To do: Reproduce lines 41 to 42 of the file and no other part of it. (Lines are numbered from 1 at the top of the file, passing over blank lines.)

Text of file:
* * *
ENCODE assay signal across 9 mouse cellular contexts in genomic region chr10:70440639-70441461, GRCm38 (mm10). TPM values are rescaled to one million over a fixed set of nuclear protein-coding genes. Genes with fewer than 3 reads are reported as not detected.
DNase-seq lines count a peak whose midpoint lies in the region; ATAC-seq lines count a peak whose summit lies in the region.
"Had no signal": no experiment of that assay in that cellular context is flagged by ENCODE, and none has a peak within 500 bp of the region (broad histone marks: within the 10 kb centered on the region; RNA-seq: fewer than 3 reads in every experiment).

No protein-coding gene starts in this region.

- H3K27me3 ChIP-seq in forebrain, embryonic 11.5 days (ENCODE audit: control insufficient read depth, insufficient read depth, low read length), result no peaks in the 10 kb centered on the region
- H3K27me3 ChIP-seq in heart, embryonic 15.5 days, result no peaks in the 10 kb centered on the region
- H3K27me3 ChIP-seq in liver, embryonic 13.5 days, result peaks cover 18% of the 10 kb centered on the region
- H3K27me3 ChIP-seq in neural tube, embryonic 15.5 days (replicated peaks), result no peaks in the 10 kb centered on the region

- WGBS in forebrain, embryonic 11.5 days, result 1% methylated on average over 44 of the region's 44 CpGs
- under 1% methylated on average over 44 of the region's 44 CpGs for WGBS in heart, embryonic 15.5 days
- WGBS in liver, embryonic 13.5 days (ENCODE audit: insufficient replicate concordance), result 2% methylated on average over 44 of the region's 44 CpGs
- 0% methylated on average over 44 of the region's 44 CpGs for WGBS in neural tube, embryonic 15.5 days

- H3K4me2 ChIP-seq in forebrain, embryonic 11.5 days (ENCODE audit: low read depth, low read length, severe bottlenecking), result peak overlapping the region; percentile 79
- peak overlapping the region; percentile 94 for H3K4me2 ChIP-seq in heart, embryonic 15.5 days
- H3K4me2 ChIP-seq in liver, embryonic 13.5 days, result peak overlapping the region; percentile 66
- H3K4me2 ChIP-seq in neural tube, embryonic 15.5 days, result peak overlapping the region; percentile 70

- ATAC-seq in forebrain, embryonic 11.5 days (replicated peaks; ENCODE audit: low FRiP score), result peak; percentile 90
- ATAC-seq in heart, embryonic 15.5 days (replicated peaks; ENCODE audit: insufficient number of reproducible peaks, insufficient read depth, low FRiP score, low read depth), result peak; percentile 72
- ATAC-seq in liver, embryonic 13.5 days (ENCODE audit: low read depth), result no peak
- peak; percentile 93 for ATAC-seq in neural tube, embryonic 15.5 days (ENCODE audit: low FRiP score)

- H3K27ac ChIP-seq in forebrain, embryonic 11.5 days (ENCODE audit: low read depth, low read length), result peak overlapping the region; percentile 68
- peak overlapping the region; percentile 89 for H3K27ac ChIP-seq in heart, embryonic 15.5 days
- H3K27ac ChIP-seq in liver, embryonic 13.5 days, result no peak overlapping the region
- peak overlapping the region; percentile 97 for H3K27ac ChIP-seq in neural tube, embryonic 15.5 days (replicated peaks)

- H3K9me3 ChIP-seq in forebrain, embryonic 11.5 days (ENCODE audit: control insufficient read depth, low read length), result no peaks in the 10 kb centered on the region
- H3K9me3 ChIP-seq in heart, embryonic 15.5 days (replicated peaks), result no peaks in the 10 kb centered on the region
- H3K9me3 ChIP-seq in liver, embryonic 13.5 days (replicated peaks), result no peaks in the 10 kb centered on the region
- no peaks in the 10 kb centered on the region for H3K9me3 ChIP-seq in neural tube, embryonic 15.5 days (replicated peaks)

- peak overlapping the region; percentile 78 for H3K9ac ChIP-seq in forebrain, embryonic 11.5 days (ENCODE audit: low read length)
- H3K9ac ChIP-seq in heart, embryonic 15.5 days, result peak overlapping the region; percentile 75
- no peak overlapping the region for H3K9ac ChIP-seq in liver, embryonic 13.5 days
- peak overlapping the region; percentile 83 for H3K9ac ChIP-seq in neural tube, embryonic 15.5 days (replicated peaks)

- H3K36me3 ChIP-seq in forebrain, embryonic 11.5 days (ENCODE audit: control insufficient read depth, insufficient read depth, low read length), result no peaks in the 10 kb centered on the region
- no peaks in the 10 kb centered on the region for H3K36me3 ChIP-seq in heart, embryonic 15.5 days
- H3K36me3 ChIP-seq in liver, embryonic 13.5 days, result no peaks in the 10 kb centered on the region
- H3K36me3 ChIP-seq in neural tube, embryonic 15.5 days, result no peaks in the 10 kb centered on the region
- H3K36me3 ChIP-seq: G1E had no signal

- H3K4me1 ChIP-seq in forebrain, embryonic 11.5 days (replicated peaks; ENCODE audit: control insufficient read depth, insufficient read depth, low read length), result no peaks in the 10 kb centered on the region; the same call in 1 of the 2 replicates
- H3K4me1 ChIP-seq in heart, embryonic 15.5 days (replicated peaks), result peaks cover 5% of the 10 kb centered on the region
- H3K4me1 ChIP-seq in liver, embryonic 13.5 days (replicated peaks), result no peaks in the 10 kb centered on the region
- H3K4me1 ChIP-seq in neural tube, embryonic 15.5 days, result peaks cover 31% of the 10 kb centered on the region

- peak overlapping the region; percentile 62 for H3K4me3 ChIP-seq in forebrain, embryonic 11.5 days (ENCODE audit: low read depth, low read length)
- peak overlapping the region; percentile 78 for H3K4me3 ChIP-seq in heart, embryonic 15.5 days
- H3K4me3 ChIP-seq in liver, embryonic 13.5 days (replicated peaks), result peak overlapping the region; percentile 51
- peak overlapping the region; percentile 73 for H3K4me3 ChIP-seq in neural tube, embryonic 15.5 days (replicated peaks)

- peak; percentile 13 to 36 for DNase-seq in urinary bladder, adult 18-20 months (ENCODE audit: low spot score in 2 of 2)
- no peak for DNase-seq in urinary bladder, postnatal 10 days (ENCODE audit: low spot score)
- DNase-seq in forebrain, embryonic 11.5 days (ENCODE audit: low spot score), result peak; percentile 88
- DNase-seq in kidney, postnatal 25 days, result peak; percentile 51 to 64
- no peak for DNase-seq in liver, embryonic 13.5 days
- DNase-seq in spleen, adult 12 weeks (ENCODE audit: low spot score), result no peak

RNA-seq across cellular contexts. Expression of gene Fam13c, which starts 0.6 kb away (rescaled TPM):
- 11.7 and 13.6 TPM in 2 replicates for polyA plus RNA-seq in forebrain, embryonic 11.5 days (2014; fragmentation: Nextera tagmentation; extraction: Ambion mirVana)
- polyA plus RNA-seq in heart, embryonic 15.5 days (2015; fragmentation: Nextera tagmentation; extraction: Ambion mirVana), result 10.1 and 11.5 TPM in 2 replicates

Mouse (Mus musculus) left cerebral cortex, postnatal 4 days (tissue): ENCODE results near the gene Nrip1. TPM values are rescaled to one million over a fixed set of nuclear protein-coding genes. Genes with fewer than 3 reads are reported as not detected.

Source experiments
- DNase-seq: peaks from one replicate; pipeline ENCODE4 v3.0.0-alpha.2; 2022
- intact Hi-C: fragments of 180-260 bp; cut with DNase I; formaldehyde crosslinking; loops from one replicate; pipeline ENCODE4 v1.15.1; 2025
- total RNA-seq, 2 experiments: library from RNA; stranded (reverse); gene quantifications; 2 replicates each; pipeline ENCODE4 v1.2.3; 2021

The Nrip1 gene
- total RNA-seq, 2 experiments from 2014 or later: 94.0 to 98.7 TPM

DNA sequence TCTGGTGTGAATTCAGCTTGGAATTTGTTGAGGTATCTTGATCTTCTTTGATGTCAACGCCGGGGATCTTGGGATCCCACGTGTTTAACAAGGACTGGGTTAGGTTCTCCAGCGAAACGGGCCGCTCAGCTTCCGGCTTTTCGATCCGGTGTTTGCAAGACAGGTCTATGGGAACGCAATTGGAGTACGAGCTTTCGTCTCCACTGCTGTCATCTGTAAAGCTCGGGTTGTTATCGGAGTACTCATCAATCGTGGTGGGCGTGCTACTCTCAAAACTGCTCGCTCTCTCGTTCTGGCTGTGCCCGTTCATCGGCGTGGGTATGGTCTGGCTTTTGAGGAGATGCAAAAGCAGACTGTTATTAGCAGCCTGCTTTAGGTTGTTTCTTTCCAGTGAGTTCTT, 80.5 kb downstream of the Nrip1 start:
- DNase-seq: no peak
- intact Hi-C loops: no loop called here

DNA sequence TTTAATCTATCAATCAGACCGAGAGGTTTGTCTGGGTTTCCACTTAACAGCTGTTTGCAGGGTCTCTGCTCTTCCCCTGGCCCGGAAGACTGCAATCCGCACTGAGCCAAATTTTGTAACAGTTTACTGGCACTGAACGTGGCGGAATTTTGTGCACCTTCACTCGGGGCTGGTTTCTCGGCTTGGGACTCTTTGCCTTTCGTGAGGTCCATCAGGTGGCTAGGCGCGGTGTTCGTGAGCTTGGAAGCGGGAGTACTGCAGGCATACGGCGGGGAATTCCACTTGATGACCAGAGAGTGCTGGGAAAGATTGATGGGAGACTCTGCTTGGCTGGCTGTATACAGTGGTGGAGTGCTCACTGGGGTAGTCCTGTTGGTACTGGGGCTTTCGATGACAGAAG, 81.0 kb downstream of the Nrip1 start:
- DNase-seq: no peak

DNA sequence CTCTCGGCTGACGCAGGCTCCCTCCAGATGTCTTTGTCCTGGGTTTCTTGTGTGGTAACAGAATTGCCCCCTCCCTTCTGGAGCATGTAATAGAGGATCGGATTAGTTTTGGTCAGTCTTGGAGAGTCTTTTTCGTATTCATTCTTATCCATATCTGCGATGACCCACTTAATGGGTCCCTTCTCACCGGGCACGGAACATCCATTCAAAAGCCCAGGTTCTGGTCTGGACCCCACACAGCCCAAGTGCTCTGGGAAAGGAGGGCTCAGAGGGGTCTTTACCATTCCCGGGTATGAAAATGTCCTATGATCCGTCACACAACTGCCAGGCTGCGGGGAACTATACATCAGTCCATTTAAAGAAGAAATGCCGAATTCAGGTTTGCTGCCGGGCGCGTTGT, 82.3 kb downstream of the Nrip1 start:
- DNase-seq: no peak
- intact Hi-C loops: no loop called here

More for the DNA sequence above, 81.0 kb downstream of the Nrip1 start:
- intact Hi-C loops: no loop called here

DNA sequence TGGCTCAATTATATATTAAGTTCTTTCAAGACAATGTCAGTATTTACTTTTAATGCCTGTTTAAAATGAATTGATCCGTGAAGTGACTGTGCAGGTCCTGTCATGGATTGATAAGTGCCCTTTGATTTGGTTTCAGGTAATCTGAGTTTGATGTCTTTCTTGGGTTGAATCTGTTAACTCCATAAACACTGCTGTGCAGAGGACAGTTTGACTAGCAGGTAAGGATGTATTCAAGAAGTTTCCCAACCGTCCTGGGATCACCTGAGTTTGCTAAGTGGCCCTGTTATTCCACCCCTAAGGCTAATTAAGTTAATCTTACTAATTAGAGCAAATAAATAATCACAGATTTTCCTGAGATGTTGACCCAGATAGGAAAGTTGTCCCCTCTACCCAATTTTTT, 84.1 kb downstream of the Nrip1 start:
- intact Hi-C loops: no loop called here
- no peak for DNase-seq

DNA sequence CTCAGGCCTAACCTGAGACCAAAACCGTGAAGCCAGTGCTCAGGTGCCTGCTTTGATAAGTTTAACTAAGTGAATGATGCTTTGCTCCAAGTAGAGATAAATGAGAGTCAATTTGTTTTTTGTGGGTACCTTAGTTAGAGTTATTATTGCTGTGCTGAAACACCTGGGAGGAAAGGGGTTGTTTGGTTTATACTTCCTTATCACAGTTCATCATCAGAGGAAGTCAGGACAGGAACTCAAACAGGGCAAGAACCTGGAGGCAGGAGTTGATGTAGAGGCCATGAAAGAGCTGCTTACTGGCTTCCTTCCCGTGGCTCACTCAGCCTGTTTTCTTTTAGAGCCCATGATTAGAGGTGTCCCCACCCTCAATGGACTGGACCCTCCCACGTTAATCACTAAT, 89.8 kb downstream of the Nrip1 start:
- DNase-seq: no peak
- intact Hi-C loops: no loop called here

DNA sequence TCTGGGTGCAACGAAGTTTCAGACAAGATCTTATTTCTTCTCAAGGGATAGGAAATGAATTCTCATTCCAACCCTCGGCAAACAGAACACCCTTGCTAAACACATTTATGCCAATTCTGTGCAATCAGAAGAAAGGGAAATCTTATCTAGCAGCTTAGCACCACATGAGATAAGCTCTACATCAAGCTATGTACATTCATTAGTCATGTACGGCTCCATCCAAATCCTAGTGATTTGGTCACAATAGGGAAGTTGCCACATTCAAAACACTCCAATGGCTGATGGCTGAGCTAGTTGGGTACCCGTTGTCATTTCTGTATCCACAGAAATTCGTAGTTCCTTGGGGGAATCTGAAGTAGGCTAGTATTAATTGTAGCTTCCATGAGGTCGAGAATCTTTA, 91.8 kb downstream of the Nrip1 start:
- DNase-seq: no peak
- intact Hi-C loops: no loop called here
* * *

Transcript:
- H3K4me1 ChIP-seq in neural tube, embryonic 15.5 days, result peaks cover 31% of the 10 kb centered on the region

- peak overlapping the region; percentile 62 for H3K4me3 ChIP-seq in forebrain, embryonic 11.5 days (ENCODE audit: low read depth, low read length)